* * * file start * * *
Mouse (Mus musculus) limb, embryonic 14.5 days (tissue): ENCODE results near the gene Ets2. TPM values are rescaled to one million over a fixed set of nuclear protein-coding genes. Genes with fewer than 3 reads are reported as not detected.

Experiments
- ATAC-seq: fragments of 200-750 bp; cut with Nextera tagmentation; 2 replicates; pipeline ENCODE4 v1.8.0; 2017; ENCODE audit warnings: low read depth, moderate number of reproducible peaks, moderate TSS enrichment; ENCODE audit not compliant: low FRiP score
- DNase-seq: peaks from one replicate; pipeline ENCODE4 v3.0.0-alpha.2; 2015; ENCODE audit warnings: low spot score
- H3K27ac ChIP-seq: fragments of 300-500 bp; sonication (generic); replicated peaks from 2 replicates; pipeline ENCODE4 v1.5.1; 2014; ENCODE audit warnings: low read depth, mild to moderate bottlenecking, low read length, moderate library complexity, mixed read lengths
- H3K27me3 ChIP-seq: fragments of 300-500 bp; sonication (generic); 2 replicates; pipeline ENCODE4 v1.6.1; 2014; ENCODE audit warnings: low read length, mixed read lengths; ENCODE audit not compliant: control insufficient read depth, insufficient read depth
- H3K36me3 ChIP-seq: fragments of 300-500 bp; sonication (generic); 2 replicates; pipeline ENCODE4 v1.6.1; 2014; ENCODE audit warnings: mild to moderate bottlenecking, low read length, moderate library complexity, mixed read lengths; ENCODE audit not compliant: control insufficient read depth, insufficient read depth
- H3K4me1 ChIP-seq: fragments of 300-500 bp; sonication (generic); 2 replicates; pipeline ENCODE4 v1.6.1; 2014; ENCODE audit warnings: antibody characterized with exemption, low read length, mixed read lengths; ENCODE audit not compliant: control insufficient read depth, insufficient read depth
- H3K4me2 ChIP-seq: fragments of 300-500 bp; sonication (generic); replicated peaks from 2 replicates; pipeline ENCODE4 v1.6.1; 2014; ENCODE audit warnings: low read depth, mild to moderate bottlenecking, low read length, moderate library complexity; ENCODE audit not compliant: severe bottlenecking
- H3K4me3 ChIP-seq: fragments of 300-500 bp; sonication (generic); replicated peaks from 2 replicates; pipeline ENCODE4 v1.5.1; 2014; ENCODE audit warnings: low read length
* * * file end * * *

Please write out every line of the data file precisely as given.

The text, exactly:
Mouse (Mus musculus) limb, embryonic 14.5 days (tissue): ENCODE results near the gene Ets2. TPM values are rescaled to one million over a fixed set of nuclear protein-coding genes. Genes with fewer than 3 reads are reported as not detected.

Experiments
- ATAC-seq: fragments of 200-750 bp; cut with Nextera tagmentation; 2 replicates; pipeline ENCODE4 v1.8.0; 2017; ENCODE audit warnings: low read depth, moderate number of reproducible peaks, moderate TSS enrichment; ENCODE audit not compliant: low FRiP score
- DNase-seq: peaks from one replicate; pipeline ENCODE4 v3.0.0-alpha.2; 2015; ENCODE audit warnings: low spot score
- H3K27ac ChIP-seq: fragments of 300-500 bp; sonication (generic); replicated peaks from 2 replicates; pipeline ENCODE4 v1.5.1; 2014; ENCODE audit warnings: low read depth, mild to moderate bottlenecking, low read length, moderate library complexity, mixed read lengths
- H3K27me3 ChIP-seq: fragments of 300-500 bp; sonication (generic); 2 replicates; pipeline ENCODE4 v1.6.1; 2014; ENCODE audit warnings: low read length, mixed read lengths; ENCODE audit not compliant: control insufficient read depth, insufficient read depth
- H3K36me3 ChIP-seq: fragments of 300-500 bp; sonication (generic); 2 replicates; pipeline ENCODE4 v1.6.1; 2014; ENCODE audit warnings: mild to moderate bottlenecking, low read length, moderate library complexity, mixed read lengths; ENCODE audit not compliant: control insufficient read depth, insufficient read depth
- H3K4me1 ChIP-seq: fragments of 300-500 bp; sonication (generic); 2 replicates; pipeline ENCODE4 v1.6.1; 2014; ENCODE audit warnings: antibody characterized with exemption, low read length, mixed read lengths; ENCODE audit not compliant: control insufficient read depth, insufficient read depth
- H3K4me2 ChIP-seq: fragments of 300-500 bp; sonication (generic); replicated peaks from 2 replicates; pipeline ENCODE4 v1.6.1; 2014; ENCODE audit warnings: low read depth, mild to moderate bottlenecking, low read length, moderate library complexity; ENCODE audit not compliant: severe bottlenecking
- H3K4me3 ChIP-seq: fragments of 300-500 bp; sonication (generic); replicated peaks from 2 replicates; pipeline ENCODE4 v1.5.1; 2014; ENCODE audit warnings: low read length